Maynooth University receives EUR6 million to fund UTM research

Ireland’s Minister of State for Training, Skills, Innovation, Research and Development, John Halligan TD has announced funding from Science Foundation Ireland (SFI) of EUR 1.8 million – with a further EUR 4.5 million investment from industry (cash and in-kind) to Dr Tim McCarthy, Maynooth University Department of Computer Science and National Centre for Geocomputation, for a new drone technology initiative known as U-Flyte. U-Flyte is an SFI Strategic Research Partnership award based at Maynooth University that involves collaboration with partners across the aviation industry, and includes input from Airbus, Irelandia Aviation, Intel and 15 other relevant companies and agencies with an active interest in the development and deployment of drone technology.

Speaking at the launch, Minister of State for Training, Skills, Innovation, Research and Development, John Halligan TD, said: “The U-Flyte programme will play a hugely important role in developing drone technology for use around the world, and it is using Waterford Airport as a test bed. This highlights Ireland’s ability to ‘punch above its weight’ when it comes to the research and development of science and technology, as well as how quickly ‘Ireland Inc.’ can bring together diverse industry stakeholders to drive progress.”

Commenting on the launch, the University’s Dr Tim McCarthy said: “This project will be using the latest navigation, optical, and radar sensors on-board our drones to gather data and feed it back through a system of connected secure networks to powerful computing platforms.”

Unless they have secured special permission, drone operators are limited to maintaining their drones within 300m circumference and in sight of the operator at all times, and at no more than 120m flying height above the ground. These guidelines, although necessary, restrict the wider development and uptake of drone applications and services – not only in Ireland but also across the globe.

The aim of U-Flyte is to tackle the current global log-jam impeding the wider development of drone operation and the roll-out of commercial services by providing the necessary research, data and case studies to guide agencies and industry in allowing drones to safely fly further and higher than the current limits.

The programme will see researchers recreate flying environments for drones as digital models, taking into account a wide range of factors like air traffic, buildings and electricity lines, and then testing them in the real world at Waterford Airport and other selected locations around Ireland.

Waterford Airport was chosen as the main testing location for U-Flyte because the facility possesses its own controlled airspace with a manned air-traffic control tower, providing U-Flyte researchers with a real-world, yet highly secure and safe flight test environment. The airport location also provides easy access to the coastline and offshore areas, allowing researchers to test higher performance drones for marine applications, such as ocean data collection and search and rescue.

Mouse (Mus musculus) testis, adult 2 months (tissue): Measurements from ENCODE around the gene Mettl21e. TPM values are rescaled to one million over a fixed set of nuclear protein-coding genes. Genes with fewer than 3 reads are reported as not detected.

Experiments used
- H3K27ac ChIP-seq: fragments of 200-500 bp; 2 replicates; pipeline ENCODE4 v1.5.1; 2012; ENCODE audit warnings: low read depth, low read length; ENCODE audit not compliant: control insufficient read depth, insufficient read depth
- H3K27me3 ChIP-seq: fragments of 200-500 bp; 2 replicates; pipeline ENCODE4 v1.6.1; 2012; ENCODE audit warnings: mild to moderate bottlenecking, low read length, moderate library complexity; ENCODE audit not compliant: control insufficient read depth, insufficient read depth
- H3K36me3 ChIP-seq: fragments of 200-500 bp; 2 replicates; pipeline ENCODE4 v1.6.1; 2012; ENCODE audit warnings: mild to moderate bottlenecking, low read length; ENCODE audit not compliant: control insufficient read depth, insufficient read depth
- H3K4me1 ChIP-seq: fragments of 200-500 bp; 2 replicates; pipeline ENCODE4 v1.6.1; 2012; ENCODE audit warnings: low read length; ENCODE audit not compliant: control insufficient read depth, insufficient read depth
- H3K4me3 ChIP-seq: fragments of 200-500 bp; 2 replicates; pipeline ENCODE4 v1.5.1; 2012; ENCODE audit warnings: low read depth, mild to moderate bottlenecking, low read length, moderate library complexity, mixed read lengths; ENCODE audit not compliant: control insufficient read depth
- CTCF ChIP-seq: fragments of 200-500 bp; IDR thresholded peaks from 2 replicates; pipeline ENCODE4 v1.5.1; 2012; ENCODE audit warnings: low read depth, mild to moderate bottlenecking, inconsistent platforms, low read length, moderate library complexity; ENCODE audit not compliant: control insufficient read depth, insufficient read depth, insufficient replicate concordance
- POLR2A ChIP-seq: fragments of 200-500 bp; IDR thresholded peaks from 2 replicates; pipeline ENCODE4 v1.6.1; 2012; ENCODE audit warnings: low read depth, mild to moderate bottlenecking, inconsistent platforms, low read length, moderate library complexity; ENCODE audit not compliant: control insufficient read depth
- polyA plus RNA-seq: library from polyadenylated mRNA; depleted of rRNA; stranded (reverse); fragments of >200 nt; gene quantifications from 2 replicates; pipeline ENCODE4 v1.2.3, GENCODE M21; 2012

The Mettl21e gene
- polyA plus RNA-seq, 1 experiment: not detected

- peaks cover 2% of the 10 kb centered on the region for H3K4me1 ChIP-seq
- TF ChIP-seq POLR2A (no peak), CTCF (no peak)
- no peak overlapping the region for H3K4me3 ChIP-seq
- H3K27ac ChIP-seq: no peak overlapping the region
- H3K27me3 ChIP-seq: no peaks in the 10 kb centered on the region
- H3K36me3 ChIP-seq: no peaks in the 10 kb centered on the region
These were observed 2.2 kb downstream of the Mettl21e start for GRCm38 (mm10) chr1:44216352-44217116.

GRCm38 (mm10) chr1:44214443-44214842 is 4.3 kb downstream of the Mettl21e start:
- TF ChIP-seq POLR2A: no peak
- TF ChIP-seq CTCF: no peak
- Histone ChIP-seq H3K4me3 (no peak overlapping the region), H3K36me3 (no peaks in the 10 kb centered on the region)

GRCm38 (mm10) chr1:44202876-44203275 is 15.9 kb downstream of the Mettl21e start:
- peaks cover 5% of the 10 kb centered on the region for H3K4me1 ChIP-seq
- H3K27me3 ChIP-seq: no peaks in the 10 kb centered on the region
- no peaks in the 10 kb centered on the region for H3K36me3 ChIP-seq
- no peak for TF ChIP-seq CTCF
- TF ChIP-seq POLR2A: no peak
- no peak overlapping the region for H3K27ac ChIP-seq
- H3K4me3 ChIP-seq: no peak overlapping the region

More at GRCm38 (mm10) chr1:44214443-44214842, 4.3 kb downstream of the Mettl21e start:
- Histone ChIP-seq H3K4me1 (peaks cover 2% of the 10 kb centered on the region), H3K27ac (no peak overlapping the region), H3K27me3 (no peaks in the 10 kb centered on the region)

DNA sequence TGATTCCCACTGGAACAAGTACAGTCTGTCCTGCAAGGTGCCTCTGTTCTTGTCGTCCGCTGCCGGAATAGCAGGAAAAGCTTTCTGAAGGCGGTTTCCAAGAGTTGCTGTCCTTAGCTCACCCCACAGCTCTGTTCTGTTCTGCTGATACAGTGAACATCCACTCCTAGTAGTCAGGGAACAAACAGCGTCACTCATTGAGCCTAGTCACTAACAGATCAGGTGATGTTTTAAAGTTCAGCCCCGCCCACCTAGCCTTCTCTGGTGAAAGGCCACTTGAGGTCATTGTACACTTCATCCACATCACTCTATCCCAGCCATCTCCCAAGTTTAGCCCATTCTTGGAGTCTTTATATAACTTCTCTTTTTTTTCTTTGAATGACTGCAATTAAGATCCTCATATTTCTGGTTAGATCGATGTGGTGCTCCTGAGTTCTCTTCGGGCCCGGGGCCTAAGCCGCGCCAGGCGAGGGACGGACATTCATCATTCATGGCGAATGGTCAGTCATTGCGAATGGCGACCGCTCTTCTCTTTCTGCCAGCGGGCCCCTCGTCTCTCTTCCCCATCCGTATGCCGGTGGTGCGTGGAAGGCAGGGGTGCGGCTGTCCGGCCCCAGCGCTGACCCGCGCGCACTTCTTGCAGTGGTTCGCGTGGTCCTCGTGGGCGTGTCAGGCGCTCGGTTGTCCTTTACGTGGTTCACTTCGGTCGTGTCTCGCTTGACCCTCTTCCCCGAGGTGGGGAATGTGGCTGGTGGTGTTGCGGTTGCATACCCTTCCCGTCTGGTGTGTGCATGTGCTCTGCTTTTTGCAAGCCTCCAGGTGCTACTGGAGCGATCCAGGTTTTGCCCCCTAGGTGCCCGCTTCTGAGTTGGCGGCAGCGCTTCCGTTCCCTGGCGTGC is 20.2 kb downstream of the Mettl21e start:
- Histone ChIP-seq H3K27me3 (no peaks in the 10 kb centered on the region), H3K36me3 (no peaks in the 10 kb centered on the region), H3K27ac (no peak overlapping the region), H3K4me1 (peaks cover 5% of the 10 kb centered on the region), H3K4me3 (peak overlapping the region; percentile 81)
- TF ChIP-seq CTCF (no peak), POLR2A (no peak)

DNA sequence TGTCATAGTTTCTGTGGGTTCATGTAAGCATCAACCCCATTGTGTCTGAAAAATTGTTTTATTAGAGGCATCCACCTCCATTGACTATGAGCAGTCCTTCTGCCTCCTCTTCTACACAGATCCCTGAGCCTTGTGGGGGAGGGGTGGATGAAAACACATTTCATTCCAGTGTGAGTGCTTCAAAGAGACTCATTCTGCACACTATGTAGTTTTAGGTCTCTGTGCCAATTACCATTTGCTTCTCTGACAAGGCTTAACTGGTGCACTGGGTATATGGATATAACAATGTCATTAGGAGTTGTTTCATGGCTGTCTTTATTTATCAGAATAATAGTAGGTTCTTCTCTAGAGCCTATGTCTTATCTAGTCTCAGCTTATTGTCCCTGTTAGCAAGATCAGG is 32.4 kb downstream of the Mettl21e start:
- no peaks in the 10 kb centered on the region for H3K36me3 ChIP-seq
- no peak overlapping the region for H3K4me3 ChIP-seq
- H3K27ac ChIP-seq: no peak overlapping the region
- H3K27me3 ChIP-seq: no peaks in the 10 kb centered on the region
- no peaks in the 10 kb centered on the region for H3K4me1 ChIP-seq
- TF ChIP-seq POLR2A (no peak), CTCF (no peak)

Dr Tim McCarthy said: “U-Flyte is going to play a vital role in helping the development of drone applications, as well as give us essential data, which in turn, will contribute greatly to how we teach artificial intelligence (AI), robotics and data science at Maynooth. The input from our industry stakeholders means we will have access to real-life scenarios and challenges, ensuring more robust modelling and useful applications.”

Explaining why U-Flyte will be important to aviation giant Airbus, Project Manager at Airbus Defence and Space Chris Alexander said: “Airbus seeks to always be at the forefront of aerial research and technology, and for this reason, we are proud to collaborate with Maynooth University on the U-Flyte programme. We believe that the research undertaken by U-Flyte is going to contribute significantly to the development of drone usage not only in Ireland, but on a global scale.”

Commenting on how the research project will assist in planning for the changing needs of Irish air traffic control, Ralph James, Director of Safety Regulation at the Irish Aviation Authority (IAA) said; “The IAA is keen to support development of drone technology for the greater public good in Ireland.  There are already over 8,500 drones on the IAA Irish drone register, and as we prepare ourselves for the future of aviation, which will see drones become a part of everyday life, initiatives like U-Flyte will be invaluable in helping us manage an evolving Irish airspace. We look forward to working with Tim McCarthy and his team on this ground-breaking research. Research initiatives which enable business and enhance safety are always welcome.”

Meanwhile, Brian Quinn, Intel’s Director of European Innovation predicted U-Flyte will aid Intel in its development of drone technology, saying: “Cyber Physical Systems (CPS) continue to play a much more fundamental role within our enterprises and our daily lives. Robotics, driver assisted cars and drones are real examples of this. The dependability and reliability of these systems is critical, with U-Flyte we can progress this important research agenda on drone mission systems through both hardware and software platforms.”

Irelandia Aviation, the low-cost airline developer behind Ryanair and other international budget airlines like Tiger Airways in Asia and Allegiant Air in the US, has also lent its support to U-Flyte.

(Pictured at the announcement was Margie McCarthy, Director of Innovation, Communications and Education, Science Foundation Ireland, Minister of State for Training, Skills, Innovation, Research and Development, John Halligan TD, Professor Philip Nolan, President, Maynooth University, and Dr Tim McCarthy, Maynooth University.)

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